Sanskrit: Virabhadrasana I
The first of the three Warrior poses is a dynamic, forward-facing pose which strengthens the legs, stretches the hip flexors and opens up the chest, and shoulders. A very powerful pose which will challenge your balance, strength, mental focus and endurance.
In a hatha class, you will step into Warrior I from Mountain Pose (Tadasana). In a flow or vinyasa class you will usually transition into Warrior I from Downward Facing Dog (Adho Mukha Svanasana).
The instructions below assume a starting position of Mountain Pose.
How to get into the pose:
From Mountain Pose, inhale and take a big step back with your left foot. Turn your left foot out at somewhere between 90 and 45 degrees. Press down strongly into your back foot, especially along the outer edge. Try to practice the pose with your heels in line.
Make sure your right foot still faces 12 o’clock. Exhale to bend your right knee, aligning the knee directly over your heel.
Continue to press into your back foot and see if you can draw your pelvis and ribcage to face the top of your mat. With the right foot forward this will involve moving the right hip back and the left hip forward. Don’t force the movement.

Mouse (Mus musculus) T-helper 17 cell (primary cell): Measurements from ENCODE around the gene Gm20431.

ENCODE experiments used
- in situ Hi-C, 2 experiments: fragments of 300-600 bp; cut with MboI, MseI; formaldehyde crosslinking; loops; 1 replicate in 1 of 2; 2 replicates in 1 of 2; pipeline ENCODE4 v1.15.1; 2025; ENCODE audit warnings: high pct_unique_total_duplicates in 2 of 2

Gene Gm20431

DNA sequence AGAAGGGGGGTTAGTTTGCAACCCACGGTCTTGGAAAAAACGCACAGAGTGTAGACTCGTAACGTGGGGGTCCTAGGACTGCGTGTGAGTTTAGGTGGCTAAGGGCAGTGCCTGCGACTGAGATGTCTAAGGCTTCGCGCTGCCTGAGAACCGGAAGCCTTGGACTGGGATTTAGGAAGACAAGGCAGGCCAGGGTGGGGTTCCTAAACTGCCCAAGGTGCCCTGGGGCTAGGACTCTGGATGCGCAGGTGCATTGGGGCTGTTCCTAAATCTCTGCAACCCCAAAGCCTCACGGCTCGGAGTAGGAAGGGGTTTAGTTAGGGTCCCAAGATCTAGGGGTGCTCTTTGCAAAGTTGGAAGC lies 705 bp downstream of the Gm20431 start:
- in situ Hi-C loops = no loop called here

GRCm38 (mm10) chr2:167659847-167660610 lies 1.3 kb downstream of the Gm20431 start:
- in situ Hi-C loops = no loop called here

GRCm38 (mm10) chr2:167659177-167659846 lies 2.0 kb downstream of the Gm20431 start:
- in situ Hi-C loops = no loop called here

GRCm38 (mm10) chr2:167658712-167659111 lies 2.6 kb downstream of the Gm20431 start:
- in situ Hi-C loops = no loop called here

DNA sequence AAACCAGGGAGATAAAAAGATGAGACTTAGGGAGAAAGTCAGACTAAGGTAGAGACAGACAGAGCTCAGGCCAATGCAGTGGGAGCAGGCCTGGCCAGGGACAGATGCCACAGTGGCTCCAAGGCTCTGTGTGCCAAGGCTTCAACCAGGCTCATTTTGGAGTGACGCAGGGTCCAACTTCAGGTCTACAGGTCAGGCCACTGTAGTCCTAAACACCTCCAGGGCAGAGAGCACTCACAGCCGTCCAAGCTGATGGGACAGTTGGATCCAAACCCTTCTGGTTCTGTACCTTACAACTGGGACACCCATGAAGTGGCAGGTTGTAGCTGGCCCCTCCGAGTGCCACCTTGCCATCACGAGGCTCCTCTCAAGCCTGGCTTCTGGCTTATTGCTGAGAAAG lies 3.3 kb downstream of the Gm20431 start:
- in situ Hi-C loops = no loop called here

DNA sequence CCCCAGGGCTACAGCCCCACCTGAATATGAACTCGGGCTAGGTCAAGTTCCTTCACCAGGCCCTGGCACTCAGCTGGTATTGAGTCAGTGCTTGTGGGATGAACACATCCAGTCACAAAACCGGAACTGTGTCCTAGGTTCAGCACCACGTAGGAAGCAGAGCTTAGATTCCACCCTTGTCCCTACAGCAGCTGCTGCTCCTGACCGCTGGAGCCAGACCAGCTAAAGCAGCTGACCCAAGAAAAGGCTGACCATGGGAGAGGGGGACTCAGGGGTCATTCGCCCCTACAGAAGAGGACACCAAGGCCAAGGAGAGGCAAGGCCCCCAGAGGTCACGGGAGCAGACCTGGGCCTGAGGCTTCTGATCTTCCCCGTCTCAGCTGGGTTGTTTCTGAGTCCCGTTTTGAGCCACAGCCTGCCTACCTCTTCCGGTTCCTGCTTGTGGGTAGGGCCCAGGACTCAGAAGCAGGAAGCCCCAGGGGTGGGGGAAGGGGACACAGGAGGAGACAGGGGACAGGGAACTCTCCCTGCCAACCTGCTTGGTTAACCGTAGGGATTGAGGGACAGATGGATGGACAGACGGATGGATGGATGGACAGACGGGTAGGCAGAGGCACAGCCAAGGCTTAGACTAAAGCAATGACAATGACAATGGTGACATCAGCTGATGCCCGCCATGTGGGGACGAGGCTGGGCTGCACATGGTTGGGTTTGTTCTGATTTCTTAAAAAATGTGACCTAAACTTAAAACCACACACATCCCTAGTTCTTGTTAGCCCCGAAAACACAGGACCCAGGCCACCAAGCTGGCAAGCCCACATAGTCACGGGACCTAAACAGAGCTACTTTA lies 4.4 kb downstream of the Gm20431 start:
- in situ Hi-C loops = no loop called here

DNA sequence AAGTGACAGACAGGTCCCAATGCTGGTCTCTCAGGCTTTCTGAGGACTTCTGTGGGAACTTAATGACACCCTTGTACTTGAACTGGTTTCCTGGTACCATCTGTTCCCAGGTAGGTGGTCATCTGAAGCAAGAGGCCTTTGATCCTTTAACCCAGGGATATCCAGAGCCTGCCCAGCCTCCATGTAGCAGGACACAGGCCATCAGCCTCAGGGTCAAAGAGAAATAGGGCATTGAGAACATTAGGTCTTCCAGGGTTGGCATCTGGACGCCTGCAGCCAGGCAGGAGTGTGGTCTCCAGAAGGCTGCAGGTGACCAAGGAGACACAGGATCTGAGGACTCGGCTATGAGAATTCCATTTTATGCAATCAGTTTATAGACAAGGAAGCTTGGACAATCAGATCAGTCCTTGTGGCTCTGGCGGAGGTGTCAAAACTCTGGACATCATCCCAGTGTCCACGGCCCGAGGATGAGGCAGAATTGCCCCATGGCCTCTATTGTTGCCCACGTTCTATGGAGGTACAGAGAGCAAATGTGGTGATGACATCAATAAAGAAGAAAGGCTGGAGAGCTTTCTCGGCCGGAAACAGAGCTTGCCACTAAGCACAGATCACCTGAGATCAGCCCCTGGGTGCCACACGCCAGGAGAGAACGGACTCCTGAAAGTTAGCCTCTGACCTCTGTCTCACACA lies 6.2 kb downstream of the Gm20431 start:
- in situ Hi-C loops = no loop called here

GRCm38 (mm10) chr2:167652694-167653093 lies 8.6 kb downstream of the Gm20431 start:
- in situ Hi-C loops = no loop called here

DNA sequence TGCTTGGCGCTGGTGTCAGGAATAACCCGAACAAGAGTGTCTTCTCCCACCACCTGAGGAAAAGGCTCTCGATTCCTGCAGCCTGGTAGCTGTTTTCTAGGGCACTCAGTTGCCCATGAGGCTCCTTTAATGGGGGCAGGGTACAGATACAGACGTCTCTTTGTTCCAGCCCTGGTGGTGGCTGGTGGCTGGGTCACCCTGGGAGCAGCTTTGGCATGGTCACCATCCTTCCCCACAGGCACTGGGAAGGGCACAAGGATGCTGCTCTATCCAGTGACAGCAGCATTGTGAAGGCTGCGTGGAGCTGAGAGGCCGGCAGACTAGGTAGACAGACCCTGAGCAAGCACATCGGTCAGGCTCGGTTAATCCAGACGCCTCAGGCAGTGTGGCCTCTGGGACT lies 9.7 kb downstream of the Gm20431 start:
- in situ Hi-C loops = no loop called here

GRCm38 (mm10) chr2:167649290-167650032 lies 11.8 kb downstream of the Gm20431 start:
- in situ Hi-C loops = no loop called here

Inhale to bring your arms overhead, either with your palms together or facing each other.
Draw your shoulders down, away from the ears.
Draw your abdominal muscles in and up (engage uddiyana bandha).
Take deep breaths.
To release the pose, inhale to straighten your leg and exhale to step your left foot to the top of the mat to Mountain pose.
Repeat the pose on the left side.
Remember to create the balance between effort and ease in your pose.
How long to stay in the pose:
Five breaths on each side
Modifications you can take to make this pose more accessible:
Take your feet a little wider if it is too much with heels in line
Palms facing rather than hands in prayer
Decrease the bend in the knee if you have knee issues
Don’t look up if you have neck issues
Contraindications / Cautions:
Be cautious in this pose if you have back, knee or neck issues